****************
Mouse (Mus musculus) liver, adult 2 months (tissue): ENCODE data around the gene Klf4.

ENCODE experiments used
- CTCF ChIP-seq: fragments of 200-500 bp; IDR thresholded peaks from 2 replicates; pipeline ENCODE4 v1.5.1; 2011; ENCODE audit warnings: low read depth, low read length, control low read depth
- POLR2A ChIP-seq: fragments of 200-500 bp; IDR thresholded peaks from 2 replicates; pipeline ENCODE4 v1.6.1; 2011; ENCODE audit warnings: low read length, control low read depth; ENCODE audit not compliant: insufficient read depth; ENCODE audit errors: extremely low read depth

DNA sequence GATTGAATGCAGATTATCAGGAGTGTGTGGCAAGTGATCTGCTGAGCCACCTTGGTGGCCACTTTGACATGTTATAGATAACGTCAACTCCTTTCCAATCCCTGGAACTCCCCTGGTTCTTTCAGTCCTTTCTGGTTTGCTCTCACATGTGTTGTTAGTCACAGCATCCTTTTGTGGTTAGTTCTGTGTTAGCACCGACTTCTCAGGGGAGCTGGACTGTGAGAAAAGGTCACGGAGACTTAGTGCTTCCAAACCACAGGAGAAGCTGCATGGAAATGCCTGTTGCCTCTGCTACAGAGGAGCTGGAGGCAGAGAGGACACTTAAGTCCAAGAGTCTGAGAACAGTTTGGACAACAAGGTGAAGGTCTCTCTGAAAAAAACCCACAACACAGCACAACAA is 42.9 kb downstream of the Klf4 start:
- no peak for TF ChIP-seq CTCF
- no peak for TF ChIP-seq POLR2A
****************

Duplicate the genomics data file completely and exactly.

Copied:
Mouse (Mus musculus) liver, adult 2 months (tissue): ENCODE data around the gene Klf4.

ENCODE experiments used
- CTCF ChIP-seq: fragments of 200-500 bp; IDR thresholded peaks from 2 replicates; pipeline ENCODE4 v1.5.1; 2011; ENCODE audit warnings: low read depth, low read length, control low read depth
- POLR2A ChIP-seq: fragments of 200-500 bp; IDR thresholded peaks from 2 replicates; pipeline ENCODE4 v1.6.1; 2011; ENCODE audit warnings: low read length, control low read depth; ENCODE audit not compliant: insufficient read depth; ENCODE audit errors: extremely low read depth

DNA sequence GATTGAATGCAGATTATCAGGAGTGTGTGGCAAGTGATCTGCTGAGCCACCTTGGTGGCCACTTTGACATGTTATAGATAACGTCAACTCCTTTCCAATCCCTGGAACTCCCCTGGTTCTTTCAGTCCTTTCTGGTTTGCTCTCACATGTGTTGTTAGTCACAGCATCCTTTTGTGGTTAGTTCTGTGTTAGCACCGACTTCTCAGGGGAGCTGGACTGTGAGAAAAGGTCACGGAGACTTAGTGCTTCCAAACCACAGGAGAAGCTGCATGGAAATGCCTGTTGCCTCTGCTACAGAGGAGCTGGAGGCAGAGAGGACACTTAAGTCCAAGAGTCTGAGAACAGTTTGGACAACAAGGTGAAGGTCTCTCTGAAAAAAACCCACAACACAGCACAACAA is 42.9 kb downstream of the Klf4 start:
- no peak for TF ChIP-seq CTCF
- no peak for TF ChIP-seq POLR2A